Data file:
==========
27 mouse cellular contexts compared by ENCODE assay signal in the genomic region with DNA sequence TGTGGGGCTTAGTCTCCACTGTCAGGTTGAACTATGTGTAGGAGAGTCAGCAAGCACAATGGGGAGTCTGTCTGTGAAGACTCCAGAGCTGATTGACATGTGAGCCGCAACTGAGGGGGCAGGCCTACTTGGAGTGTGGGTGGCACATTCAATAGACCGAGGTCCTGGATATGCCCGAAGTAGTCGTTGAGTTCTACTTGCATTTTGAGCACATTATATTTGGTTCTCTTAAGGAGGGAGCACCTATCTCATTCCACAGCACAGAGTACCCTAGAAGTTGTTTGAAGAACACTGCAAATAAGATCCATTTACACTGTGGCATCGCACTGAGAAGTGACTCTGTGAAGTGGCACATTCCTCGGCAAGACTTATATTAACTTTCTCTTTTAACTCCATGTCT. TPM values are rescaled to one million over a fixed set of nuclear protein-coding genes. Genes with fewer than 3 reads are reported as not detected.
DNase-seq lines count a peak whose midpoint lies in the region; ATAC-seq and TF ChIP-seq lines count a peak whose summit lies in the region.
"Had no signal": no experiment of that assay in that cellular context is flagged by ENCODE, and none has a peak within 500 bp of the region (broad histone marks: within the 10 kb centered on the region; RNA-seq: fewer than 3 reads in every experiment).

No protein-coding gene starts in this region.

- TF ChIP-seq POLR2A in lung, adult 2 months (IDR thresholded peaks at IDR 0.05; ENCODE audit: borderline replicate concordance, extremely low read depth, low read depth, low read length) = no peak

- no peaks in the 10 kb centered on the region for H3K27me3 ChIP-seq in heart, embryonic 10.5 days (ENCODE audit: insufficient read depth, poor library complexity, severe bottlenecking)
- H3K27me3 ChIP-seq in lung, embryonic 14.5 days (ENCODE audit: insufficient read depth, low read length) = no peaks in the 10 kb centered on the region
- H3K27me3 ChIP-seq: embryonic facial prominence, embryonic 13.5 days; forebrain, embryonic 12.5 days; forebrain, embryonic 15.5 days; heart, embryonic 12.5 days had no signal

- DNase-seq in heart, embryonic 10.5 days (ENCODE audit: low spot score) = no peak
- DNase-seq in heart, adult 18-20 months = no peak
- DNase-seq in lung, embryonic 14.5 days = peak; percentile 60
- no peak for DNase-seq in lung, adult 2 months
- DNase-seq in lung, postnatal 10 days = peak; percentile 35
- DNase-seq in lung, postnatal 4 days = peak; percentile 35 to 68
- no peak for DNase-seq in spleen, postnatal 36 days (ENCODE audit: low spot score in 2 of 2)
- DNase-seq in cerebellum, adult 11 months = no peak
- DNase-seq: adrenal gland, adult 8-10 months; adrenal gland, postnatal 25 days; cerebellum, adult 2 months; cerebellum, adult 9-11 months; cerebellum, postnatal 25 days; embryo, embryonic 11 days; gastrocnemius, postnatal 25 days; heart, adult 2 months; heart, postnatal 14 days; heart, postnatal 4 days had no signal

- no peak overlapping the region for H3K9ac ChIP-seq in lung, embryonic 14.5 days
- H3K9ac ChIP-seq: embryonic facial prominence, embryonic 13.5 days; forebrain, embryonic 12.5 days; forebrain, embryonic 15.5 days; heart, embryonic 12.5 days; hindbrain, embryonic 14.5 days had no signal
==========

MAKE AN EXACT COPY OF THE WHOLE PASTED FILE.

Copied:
27 mouse cellular contexts compared by ENCODE assay signal in the genomic region with DNA sequence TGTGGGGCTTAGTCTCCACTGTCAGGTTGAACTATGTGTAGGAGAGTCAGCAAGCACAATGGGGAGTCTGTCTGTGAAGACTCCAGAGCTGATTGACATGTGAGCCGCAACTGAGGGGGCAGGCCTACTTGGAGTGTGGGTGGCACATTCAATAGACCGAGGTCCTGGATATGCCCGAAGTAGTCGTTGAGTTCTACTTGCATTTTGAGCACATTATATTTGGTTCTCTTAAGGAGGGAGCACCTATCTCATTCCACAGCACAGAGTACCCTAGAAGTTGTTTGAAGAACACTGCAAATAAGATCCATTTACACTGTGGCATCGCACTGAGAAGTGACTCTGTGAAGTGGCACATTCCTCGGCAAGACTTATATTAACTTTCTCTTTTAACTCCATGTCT. TPM values are rescaled to one million over a fixed set of nuclear protein-coding genes. Genes with fewer than 3 reads are reported as not detected.
DNase-seq lines count a peak whose midpoint lies in the region; ATAC-seq and TF ChIP-seq lines count a peak whose summit lies in the region.
"Had no signal": no experiment of that assay in that cellular context is flagged by ENCODE, and none has a peak within 500 bp of the region (broad histone marks: within the 10 kb centered on the region; RNA-seq: fewer than 3 reads in every experiment).

No protein-coding gene starts in this region.

- TF ChIP-seq POLR2A in lung, adult 2 months (IDR thresholded peaks at IDR 0.05; ENCODE audit: borderline replicate concordance, extremely low read depth, low read depth, low read length) = no peak

- no peaks in the 10 kb centered on the region for H3K27me3 ChIP-seq in heart, embryonic 10.5 days (ENCODE audit: insufficient read depth, poor library complexity, severe bottlenecking)
- H3K27me3 ChIP-seq in lung, embryonic 14.5 days (ENCODE audit: insufficient read depth, low read length) = no peaks in the 10 kb centered on the region
- H3K27me3 ChIP-seq: embryonic facial prominence, embryonic 13.5 days; forebrain, embryonic 12.5 days; forebrain, embryonic 15.5 days; heart, embryonic 12.5 days had no signal

- DNase-seq in heart, embryonic 10.5 days (ENCODE audit: low spot score) = no peak
- DNase-seq in heart, adult 18-20 months = no peak
- DNase-seq in lung, embryonic 14.5 days = peak; percentile 60
- no peak for DNase-seq in lung, adult 2 months
- DNase-seq in lung, postnatal 10 days = peak; percentile 35
- DNase-seq in lung, postnatal 4 days = peak; percentile 35 to 68
- no peak for DNase-seq in spleen, postnatal 36 days (ENCODE audit: low spot score in 2 of 2)
- DNase-seq in cerebellum, adult 11 months = no peak
- DNase-seq: adrenal gland, adult 8-10 months; adrenal gland, postnatal 25 days; cerebellum, adult 2 months; cerebellum, adult 9-11 months; cerebellum, postnatal 25 days; embryo, embryonic 11 days; gastrocnemius, postnatal 25 days; heart, adult 2 months; heart, postnatal 14 days; heart, postnatal 4 days had no signal

- no peak overlapping the region for H3K9ac ChIP-seq in lung, embryonic 14.5 days
- H3K9ac ChIP-seq: embryonic facial prominence, embryonic 13.5 days; forebrain, embryonic 12.5 days; forebrain, embryonic 15.5 days; heart, embryonic 12.5 days; hindbrain, embryonic 14.5 days had no signal